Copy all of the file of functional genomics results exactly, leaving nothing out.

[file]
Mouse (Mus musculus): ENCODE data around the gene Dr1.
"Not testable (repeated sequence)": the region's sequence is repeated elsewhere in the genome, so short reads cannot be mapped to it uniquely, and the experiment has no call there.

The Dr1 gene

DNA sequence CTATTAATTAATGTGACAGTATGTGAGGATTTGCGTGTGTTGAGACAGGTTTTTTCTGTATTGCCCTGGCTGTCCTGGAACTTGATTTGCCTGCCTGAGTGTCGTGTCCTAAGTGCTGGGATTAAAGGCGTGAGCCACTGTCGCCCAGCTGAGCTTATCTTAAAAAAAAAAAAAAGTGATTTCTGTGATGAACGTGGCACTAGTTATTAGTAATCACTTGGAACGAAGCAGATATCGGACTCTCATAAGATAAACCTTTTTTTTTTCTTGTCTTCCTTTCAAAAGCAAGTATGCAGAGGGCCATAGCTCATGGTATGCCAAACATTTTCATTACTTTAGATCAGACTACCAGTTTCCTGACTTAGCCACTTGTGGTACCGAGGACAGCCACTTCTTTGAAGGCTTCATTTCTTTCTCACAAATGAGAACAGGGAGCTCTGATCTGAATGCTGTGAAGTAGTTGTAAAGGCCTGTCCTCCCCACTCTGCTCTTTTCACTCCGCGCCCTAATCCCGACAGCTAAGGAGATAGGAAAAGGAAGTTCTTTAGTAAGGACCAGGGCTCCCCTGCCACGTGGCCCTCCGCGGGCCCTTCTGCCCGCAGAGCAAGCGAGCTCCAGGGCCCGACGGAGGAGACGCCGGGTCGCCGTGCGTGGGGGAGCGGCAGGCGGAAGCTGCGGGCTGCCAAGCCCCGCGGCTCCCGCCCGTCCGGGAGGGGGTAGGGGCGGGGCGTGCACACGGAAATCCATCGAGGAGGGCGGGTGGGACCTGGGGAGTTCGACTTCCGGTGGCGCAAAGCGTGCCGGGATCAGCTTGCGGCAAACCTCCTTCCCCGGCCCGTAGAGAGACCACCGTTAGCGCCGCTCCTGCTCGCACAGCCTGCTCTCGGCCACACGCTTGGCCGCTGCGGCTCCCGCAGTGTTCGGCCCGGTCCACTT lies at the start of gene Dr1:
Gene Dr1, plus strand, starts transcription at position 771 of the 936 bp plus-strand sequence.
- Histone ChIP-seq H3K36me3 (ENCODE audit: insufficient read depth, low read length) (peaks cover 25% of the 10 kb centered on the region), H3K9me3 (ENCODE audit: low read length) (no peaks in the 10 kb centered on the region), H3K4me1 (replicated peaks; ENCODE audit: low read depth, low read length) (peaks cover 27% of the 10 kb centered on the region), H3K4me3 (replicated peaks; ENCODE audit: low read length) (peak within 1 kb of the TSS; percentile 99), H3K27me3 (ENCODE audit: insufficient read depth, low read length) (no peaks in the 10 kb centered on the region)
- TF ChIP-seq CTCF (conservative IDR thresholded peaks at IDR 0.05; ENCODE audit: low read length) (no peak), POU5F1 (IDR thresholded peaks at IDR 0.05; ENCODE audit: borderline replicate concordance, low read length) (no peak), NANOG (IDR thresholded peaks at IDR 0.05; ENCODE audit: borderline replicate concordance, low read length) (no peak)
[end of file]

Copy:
Mouse (Mus musculus): ENCODE data around the gene Dr1.
"Not testable (repeated sequence)": the region's sequence is repeated elsewhere in the genome, so short reads cannot be mapped to it uniquely, and the experiment has no call there.

The Dr1 gene

DNA sequence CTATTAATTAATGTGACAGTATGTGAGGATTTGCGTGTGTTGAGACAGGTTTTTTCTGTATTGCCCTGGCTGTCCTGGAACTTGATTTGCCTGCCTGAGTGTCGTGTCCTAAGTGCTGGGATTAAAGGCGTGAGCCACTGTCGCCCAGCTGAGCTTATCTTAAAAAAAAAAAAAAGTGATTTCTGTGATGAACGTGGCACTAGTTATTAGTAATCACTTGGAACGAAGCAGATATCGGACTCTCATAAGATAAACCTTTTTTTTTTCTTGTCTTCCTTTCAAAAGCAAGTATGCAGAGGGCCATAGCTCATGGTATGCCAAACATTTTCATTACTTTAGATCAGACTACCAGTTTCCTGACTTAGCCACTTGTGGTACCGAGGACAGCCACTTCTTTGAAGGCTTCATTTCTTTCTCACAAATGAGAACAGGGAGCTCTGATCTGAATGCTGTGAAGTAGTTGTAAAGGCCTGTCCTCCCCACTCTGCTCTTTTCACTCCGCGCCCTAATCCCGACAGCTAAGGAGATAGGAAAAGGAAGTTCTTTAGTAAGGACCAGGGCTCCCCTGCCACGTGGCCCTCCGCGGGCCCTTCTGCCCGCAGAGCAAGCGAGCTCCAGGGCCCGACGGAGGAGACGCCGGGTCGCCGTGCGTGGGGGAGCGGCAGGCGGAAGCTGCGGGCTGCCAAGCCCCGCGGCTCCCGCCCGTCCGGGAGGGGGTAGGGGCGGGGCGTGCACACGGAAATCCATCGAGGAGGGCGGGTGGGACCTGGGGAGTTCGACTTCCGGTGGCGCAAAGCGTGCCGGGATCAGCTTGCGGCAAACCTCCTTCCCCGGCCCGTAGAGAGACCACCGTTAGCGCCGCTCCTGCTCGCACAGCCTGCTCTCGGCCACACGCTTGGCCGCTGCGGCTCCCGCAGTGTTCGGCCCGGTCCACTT lies at the start of gene Dr1:
Gene Dr1, plus strand, starts transcription at position 771 of the 936 bp plus-strand sequence.
- Histone ChIP-seq H3K36me3 (ENCODE audit: insufficient read depth, low read length) (peaks cover 25% of the 10 kb centered on the region), H3K9me3 (ENCODE audit: low read length) (no peaks in the 10 kb centered on the region), H3K4me1 (replicated peaks; ENCODE audit: low read depth, low read length) (peaks cover 27% of the 10 kb centered on the region), H3K4me3 (replicated peaks; ENCODE audit: low read length) (peak within 1 kb of the TSS; percentile 99), H3K27me3 (ENCODE audit: insufficient read depth, low read length) (no peaks in the 10 kb centered on the region)
- TF ChIP-seq CTCF (conservative IDR thresholded peaks at IDR 0.05; ENCODE audit: low read length) (no peak), POU5F1 (IDR thresholded peaks at IDR 0.05; ENCODE audit: borderline replicate concordance, low read length) (no peak), NANOG (IDR thresholded peaks at IDR 0.05; ENCODE audit: borderline replicate concordance, low read length) (no peak)